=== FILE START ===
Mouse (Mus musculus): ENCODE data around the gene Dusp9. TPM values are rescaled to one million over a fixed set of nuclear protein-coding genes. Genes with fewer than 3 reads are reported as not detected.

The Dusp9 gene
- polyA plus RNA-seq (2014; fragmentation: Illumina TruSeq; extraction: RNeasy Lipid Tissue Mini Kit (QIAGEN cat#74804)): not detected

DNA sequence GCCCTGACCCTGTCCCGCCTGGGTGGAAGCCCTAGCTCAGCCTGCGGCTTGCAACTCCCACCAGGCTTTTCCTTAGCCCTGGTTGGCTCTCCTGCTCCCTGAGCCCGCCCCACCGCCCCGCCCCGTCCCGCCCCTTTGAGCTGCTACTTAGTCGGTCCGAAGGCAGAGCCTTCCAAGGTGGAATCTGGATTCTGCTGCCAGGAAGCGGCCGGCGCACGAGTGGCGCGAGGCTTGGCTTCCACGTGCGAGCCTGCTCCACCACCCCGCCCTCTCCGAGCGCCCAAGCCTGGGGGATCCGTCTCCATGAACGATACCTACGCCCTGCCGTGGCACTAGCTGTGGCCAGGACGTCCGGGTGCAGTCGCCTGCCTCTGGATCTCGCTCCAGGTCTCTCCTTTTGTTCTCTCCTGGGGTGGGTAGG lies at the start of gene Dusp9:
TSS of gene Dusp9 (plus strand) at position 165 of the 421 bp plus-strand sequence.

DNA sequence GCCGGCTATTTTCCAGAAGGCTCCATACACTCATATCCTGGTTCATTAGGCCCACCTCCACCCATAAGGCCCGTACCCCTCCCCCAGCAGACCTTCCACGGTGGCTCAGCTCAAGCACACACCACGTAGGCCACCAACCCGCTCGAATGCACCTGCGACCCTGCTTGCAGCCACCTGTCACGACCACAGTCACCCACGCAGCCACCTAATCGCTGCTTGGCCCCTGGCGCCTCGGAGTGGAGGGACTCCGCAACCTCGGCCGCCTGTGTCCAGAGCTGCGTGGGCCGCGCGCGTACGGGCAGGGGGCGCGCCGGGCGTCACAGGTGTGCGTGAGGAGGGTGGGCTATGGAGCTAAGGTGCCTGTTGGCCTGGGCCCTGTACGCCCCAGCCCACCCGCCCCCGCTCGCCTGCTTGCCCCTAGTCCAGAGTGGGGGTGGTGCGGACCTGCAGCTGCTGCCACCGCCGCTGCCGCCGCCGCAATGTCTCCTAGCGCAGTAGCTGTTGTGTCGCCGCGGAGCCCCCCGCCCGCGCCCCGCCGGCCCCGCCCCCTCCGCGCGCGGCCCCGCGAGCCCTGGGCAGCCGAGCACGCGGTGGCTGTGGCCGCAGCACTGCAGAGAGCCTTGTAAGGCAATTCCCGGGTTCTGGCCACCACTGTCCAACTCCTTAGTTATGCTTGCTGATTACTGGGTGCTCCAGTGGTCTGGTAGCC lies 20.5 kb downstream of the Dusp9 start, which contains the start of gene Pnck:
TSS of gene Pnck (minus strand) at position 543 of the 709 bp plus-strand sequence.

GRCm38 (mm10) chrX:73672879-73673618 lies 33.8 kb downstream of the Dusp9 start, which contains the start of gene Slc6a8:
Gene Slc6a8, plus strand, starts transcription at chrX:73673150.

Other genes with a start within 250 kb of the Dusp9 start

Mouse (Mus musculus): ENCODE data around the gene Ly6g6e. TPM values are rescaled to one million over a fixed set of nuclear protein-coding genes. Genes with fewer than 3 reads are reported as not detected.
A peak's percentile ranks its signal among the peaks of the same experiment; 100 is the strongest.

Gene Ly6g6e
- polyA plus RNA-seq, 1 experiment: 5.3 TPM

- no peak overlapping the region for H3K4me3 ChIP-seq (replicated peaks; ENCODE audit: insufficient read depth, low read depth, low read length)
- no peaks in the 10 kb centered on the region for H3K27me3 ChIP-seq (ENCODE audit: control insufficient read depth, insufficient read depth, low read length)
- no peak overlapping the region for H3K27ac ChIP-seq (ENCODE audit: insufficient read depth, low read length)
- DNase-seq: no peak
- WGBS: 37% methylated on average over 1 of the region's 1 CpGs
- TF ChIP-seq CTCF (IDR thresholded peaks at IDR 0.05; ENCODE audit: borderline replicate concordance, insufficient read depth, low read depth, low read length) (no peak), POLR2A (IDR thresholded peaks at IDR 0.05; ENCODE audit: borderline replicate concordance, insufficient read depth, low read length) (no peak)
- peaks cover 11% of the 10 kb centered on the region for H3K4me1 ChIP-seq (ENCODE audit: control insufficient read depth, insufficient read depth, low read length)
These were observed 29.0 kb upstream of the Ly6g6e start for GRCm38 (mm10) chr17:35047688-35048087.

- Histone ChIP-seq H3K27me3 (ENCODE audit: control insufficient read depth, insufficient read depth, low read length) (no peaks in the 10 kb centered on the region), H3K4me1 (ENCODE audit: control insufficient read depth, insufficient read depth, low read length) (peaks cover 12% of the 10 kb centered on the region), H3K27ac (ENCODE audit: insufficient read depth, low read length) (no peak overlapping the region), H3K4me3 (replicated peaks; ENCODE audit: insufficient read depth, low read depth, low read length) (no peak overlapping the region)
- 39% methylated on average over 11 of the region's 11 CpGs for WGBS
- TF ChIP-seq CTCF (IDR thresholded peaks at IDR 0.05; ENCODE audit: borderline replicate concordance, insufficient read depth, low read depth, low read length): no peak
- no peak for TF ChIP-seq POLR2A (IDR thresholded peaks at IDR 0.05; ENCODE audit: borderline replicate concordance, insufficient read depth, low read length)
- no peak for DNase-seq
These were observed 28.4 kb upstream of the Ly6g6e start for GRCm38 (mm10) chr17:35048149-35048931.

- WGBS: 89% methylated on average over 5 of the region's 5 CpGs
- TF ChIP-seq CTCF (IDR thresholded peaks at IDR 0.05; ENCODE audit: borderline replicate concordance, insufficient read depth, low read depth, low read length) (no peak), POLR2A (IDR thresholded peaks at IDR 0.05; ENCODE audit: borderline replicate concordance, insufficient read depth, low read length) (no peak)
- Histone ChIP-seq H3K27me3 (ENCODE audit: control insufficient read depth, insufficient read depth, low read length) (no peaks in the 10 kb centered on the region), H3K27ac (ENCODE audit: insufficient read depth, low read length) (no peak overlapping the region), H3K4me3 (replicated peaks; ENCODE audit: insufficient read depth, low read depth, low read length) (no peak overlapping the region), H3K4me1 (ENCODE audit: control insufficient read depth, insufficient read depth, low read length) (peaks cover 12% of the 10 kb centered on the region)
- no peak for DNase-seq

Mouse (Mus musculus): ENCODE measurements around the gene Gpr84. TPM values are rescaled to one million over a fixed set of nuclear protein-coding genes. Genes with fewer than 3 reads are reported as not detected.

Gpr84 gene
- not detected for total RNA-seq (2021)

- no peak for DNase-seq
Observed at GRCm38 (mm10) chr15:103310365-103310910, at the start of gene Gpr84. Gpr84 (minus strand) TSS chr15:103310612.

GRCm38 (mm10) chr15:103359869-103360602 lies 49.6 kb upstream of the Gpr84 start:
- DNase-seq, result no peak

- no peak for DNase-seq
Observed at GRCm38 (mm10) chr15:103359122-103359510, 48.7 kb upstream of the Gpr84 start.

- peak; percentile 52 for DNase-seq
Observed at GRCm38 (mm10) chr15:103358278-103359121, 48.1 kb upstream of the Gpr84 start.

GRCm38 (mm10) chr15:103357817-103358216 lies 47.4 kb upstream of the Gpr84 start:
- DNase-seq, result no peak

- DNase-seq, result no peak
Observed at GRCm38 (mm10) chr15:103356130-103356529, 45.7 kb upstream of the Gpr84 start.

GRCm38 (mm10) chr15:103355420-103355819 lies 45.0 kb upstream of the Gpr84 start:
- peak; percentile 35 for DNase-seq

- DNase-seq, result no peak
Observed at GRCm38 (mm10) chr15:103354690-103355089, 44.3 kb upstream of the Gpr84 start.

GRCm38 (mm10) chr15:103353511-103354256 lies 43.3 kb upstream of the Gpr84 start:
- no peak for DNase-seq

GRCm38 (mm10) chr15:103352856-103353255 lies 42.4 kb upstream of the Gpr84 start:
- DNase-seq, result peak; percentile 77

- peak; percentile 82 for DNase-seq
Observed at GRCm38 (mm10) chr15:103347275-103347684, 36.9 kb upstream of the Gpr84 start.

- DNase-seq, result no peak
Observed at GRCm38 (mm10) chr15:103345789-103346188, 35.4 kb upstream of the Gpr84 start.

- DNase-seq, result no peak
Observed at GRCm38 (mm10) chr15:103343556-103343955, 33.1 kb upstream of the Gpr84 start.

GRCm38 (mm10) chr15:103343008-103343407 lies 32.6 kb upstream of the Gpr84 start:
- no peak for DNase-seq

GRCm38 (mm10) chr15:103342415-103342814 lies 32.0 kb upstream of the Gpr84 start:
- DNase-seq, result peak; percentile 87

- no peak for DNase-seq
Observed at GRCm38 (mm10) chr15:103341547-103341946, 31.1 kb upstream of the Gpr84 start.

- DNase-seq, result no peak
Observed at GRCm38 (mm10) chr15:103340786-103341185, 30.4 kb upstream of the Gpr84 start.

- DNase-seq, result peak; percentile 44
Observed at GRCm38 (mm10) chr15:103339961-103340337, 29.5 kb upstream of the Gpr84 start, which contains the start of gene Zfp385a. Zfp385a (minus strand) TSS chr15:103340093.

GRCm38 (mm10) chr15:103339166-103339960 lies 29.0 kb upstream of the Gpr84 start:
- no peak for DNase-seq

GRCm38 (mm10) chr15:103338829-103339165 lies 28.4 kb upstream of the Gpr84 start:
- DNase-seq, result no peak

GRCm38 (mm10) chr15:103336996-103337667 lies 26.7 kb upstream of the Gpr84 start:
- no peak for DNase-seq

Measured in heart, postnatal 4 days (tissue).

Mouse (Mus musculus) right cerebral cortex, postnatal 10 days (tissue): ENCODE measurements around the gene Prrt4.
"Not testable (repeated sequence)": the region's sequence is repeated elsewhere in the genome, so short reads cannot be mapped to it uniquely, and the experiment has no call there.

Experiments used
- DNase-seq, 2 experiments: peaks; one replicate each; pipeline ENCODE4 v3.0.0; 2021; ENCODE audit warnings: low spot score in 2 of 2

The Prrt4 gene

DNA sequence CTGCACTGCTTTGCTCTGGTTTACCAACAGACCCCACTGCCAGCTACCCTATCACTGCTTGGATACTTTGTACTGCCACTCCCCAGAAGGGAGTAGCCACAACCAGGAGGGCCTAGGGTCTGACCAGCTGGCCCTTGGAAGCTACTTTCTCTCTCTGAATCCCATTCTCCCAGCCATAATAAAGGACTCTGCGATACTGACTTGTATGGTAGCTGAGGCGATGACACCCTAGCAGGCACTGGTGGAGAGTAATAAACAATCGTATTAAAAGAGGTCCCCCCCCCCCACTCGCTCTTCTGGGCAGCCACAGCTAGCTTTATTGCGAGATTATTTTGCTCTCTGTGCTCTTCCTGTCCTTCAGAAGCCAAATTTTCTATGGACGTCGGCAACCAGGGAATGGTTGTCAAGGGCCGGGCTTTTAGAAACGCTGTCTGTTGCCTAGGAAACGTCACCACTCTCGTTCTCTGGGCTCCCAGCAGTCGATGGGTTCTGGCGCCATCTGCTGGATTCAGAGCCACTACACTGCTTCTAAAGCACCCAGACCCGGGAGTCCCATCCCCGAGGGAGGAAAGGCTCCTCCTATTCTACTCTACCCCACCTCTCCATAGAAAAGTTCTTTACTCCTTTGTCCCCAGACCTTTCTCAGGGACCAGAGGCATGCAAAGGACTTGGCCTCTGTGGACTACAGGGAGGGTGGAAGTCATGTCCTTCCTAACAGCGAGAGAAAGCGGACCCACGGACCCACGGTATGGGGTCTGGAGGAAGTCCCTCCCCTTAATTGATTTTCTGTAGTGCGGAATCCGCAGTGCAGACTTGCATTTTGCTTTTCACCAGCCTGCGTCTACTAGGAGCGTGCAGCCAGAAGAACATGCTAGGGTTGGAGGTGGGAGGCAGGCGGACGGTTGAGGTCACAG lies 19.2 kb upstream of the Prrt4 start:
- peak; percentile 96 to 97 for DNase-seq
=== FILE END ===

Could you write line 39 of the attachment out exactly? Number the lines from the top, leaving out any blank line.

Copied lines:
- DNase-seq, result no peak